[fpc-pascal] State of FPC docs.rant

John jszcmpr at netspace.net.au
Mon Apr 26 03:45:04 CEST 2010

On 26/04/2010 8:23 AM, Joseph Montanez wrote:
> <snip>
>> I would suggest you checkout the latest copy of the documentation
>> SubVersion repository:
>>   http://svn.freepascal.org/svn/fpcdocs/trunk
>> Then submit code examples for the various units.
> Are you seriously want everyone that wants to help out be forced into
> SVN and learn FPDoc syntax, submit patches, wait for integration? I'll
> be more then happy to move my work onto Free Pascal Wiki, but I think
> its a bad idea to funnel anyone that wants to add to docs even if its
> a typo change into that sort of process. At least in a wiki if someone
> wanted to make a quick change they could sign in and make it.
> <snip>
On the one hand, Graeme is probably right, in that putting it in the 
docs is the *best* thing to do.  On the other hand, Joseph has a point - 
I have worked out most bits of  FPC over the course of a few years, but 
the documentation system is certainly a notable exception.  After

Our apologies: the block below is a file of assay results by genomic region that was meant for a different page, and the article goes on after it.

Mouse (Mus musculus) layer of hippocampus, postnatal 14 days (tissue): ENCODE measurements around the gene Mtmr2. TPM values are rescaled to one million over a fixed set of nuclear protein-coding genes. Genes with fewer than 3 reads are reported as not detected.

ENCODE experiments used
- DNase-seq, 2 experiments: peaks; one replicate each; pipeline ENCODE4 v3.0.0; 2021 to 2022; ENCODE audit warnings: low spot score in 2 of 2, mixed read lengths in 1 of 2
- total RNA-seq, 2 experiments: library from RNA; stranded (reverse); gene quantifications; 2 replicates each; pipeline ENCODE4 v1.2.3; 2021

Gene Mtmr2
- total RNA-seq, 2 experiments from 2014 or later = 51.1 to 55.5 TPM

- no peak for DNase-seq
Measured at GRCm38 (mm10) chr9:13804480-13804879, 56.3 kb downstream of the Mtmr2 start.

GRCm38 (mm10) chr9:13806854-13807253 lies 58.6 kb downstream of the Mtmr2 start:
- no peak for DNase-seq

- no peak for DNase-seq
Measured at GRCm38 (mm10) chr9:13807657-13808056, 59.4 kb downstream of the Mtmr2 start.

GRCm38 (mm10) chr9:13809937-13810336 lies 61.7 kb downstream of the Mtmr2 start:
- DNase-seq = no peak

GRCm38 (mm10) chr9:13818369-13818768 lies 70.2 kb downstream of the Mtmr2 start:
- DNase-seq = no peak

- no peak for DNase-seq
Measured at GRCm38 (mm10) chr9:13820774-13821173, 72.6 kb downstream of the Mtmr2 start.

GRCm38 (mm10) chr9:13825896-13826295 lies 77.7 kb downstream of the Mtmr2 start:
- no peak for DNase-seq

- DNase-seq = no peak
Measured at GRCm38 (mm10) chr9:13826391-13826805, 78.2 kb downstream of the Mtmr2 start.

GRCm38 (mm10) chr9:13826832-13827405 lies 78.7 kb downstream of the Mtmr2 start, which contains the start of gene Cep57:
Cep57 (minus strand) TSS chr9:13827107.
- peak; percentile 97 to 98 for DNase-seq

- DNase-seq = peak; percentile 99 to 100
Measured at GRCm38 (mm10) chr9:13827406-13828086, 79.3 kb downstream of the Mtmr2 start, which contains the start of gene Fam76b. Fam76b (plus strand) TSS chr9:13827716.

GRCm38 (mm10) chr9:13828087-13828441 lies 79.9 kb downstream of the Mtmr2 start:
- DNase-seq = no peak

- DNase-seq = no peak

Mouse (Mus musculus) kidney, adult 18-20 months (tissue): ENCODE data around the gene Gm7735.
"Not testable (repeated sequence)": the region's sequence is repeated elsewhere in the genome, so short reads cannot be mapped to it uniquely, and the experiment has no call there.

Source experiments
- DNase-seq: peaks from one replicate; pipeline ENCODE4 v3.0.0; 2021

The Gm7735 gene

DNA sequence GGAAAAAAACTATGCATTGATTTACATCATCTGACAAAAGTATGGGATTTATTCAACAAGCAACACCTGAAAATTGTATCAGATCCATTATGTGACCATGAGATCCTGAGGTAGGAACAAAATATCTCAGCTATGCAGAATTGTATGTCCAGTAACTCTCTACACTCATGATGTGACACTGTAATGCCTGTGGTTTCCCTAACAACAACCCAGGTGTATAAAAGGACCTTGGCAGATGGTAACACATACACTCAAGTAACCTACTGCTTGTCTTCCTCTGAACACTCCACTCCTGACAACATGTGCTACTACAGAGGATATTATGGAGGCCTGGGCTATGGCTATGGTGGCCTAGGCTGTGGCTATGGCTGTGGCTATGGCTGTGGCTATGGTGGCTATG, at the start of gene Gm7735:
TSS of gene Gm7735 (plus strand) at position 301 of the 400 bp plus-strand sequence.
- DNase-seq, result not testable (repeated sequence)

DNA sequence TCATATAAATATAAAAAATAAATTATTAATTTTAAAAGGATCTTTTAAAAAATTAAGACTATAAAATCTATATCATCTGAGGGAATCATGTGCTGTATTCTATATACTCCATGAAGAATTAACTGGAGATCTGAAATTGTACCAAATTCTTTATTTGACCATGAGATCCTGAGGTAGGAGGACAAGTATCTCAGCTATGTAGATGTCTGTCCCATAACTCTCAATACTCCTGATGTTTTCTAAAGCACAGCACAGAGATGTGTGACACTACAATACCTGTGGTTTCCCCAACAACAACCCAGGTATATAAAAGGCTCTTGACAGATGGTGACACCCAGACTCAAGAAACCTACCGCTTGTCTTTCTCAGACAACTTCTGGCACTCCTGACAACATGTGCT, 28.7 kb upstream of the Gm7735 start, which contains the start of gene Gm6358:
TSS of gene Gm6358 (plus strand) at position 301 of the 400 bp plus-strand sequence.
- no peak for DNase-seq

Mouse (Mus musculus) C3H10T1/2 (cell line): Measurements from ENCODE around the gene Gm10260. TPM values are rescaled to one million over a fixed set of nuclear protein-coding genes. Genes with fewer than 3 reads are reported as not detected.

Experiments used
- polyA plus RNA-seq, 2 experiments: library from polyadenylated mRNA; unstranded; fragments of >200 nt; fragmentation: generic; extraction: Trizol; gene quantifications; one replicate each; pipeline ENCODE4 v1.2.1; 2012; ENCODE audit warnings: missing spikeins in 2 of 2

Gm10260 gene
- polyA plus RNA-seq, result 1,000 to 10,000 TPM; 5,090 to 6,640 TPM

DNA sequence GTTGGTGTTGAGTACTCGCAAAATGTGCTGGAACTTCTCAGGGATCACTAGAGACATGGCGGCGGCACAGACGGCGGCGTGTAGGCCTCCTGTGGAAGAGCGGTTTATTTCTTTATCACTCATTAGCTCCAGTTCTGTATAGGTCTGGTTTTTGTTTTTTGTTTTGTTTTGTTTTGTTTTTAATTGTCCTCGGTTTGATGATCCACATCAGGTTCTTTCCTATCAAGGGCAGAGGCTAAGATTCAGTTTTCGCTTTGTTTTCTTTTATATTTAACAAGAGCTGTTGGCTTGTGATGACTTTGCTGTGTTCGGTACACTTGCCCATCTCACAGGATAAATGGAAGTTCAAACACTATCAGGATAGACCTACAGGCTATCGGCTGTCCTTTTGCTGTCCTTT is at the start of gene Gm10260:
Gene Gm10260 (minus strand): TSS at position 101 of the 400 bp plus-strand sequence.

several reasonably serious attempts to understand it, I still have not 
got the faintest notion *.

However, I do really agree that the last thing to do is to put it on yet 
another site.  My suggestion would be to just put it on the Lazarus 
wiki, if you are comfortable with wikis.  I did that with some database 
documentation I wrote, not realising at that stage that it really 
applied to FPC RTL rather than Lazarus.  Not one deleted it, no one - 
sorry, only one person - was rude, and I think a few people have used it 
since.  Significantly,  the people who REALLY need it probably won't 
have worked out that it is technically in the wrong place (under Lazarus 
instead of FPC) because it seems to take most people a little while to 
get the difference sorted out anyway.

* If anything is in need of some user level documentation, it is the 
documentation system it self.  I suspect that all the details are 
documented, but no-one has written the overview, because the people who 
wrote it knew it so well, they did not see the need.  Or perhaps I just 
have not ever found it.

John Sunderland

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